Re: Optimization - does O3 always generate faster code than O2?
%Therefore, I guess the conclusion (at least for gcc 3) is
%1. -O2 does not mandate loop unrolling;
%2. with -O or -O2, loop unrolling may or may not be turned on.
To clarify, what gcc 3 means may be:
-O2 does not perform loop unrolling unless it is already performed by -O. Therefore, loop unrolling may or may not be performed under -O or -O2.
And it seems -O3 does not turn on loop unrolling either (unless it is already performed ny -O).
Is my understanding correct?
With the wording in the 4.1.1 Manual, I have no clue what it means. In particular, it says "The compiler does not perform loop unrolling or function inlining when you specify -O2." It does not say "-O2 does not perform loop unrolling"; it says "the compiler does not perform loop unrolling". So it seems -O2 will turn off any loop unrolling that is enabled by -O!
Optimization - does O3 always generate faster code than O2?
Is it possible that code generated using the O2 option runs faster than that using O3, for example? Is it posible that an optimzation
technique used by O3 is counter-productive for a particular algorithm?
And is there more detailed explanation (preferably with examples) about each optimization technique used by gcc than that in the GCC manual ?
The article says: "In the GCC manpage, it's clearly written that: -O2 turns on all optional optimizations except for loop unrolling [...]" (In the 4.1.1 manual, the exact wordings are: "The compiler does not perform loop unrolling or function inlining when you specify -O2." which is even more confusing.) True, but -O2 turns on all flags that are turned on by -O. And -O turns on -floop-optimize which "optionally" does loop unrolling. Therefore, I guess the conclusion (at least for gcc 3) is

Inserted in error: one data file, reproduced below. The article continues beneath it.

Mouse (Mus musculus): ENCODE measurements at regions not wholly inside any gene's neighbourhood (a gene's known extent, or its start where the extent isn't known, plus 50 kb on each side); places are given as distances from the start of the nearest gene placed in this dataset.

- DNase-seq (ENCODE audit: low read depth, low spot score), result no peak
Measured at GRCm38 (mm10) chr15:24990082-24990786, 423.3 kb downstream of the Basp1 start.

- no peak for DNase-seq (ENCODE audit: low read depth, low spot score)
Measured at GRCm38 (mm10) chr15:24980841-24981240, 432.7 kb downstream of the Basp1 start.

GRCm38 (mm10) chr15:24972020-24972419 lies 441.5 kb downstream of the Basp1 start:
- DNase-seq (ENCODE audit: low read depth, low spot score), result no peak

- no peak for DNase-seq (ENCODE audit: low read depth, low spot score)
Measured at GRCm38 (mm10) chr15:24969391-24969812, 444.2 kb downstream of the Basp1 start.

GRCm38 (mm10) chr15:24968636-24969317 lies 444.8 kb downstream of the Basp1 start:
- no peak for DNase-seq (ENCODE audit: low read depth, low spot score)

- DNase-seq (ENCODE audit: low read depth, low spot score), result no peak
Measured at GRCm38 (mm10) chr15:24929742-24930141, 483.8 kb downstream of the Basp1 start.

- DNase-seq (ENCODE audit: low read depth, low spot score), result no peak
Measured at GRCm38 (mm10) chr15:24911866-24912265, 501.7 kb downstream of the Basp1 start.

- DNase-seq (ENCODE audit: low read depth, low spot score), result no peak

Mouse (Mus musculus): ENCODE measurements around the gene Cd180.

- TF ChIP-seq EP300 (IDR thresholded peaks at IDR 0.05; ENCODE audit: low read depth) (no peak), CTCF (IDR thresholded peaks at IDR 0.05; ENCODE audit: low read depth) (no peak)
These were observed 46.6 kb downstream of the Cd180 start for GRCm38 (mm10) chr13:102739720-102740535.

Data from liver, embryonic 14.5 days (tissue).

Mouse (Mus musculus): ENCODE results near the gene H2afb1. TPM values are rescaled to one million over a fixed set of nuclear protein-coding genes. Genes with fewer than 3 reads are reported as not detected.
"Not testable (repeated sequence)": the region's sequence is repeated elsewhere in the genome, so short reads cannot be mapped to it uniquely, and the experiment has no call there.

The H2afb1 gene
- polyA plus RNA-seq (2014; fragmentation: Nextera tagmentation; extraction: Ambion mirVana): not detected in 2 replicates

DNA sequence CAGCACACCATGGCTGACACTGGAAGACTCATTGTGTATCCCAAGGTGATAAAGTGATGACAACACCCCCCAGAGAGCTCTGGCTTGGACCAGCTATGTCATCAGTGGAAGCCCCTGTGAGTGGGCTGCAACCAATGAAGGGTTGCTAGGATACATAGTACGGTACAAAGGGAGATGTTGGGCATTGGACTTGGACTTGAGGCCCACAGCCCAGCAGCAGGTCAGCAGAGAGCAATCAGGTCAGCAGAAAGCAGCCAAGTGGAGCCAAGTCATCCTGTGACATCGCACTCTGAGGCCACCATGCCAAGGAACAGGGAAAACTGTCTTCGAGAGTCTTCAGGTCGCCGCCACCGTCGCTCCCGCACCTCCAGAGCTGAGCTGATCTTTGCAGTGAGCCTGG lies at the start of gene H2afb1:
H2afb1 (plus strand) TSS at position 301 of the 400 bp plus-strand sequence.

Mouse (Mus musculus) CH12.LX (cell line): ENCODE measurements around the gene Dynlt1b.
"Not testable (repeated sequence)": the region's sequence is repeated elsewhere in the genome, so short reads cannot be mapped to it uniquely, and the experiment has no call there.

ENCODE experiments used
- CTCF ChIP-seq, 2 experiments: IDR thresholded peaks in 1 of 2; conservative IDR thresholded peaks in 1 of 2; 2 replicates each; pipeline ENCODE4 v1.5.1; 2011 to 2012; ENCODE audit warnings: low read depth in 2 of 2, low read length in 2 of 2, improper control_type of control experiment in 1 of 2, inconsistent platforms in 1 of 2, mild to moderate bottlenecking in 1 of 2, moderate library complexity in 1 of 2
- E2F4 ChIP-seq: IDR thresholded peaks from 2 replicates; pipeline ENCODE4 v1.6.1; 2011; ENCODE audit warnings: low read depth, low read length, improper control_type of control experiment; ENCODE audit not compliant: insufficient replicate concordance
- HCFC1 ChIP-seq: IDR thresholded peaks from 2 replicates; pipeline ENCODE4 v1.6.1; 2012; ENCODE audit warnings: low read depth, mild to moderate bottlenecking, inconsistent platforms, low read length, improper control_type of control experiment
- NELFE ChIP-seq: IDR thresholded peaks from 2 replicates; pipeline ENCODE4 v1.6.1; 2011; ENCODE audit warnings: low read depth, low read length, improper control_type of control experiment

1. -O2 does not mandate loop unrolling;
2. with -O or -O2, loop unrolling may or may not be turned on.
However, based on the 4.1.1 wordings, there is simply no loop unrolling under -O2, period. It somehow implies that if there is any loop unrolling optionally turned on by -O, -O2 would disable it. That is strange.
And how does -floop-optimize2 works?
GCC 4.1.1 manual :
Enable profile feedback directed optimizations, and optimizations generally profitable only with profile feedback available.
The following options are enabled: -fbranch-probabilities, -fvpt, -funroll-loops, -fpeel-loops, -ftracer.
Unroll loops whose number of iterations can be determined at compile time or upon entry to the loop. -funroll-loops implies -frerun-cse-after-loop. It also turns on complete loop peeling (i.e. complete removal of loops with small constant number of iterations). This option makes code larger, and may or may not make it run faster.
Enabled with -fprofile-use.
Perform loop optimizations: move constant expressions out of loops, simplify exit test conditions and optionally do strength-reduction and loop unrolling as well.
Enabled at levels -O, -O2, -O3, -Os.
Perform loop optimizations using the new loop optimizer. The optimizations (loop unrolling, peeling and unswitching, loop invariant motion) are enabled by separate flags.
That is, -O turns on -floop-optimize which optionally does loop unrolling. On the other hand, -fprofile-use enables -funroll-loops. And none of the -Ox flags turns on -fprofile-use. Also, none of the -Ox flags turns on -floop-optimize2. And it appears that the manual says that once -floop-optimize2 is turned on, loop unrolling is enabled by a separate flag, presumably -funroll-loops, and implies that -floop-optimize2 would "disable" -floop-optimize because -floop-optimize2 would force the loop optimization techniques be individually turned on. It follows that if I do this:
gcc -O -fprofile-use myprog.c or
gcc -O -floop-optimize2 myprog.c
No loop optimization is performed because any loop optimization that would otherwise be turned on by -O is turned off by -floop-optimize2. If I want to do loop unrolling using the so-called "new loop optimizer", and also benefit from other optimization (except loop optimzation) offered by -O, then I need to do this:
gcc -O -floop-optimize2 -funroll-loops myprog.c
This would do:
1. optimization (except loop optimzation) offered by -O
2. loop unrolling offered by the "new loop optimizer"
but would not do any other loop optimization.
Is my understanding correct?